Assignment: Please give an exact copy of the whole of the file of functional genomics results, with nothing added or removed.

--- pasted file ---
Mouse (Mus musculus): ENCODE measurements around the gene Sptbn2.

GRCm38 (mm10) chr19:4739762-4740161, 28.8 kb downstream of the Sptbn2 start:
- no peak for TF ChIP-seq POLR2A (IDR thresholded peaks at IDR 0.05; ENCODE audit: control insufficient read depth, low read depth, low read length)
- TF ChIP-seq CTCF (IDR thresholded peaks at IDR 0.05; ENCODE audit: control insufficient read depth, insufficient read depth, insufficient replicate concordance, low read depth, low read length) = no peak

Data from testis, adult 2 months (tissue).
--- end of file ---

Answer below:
Mouse (Mus musculus): ENCODE measurements around the gene Sptbn2.

GRCm38 (mm10) chr19:4739762-4740161, 28.8 kb downstream of the Sptbn2 start:
- no peak for TF ChIP-seq POLR2A (IDR thresholded peaks at IDR 0.05; ENCODE audit: control insufficient read depth, low read depth, low read length)
- TF ChIP-seq CTCF (IDR thresholded peaks at IDR 0.05; ENCODE audit: control insufficient read depth, insufficient read depth, insufficient replicate concordance, low read depth, low read length) = no peak

Data from testis, adult 2 months (tissue).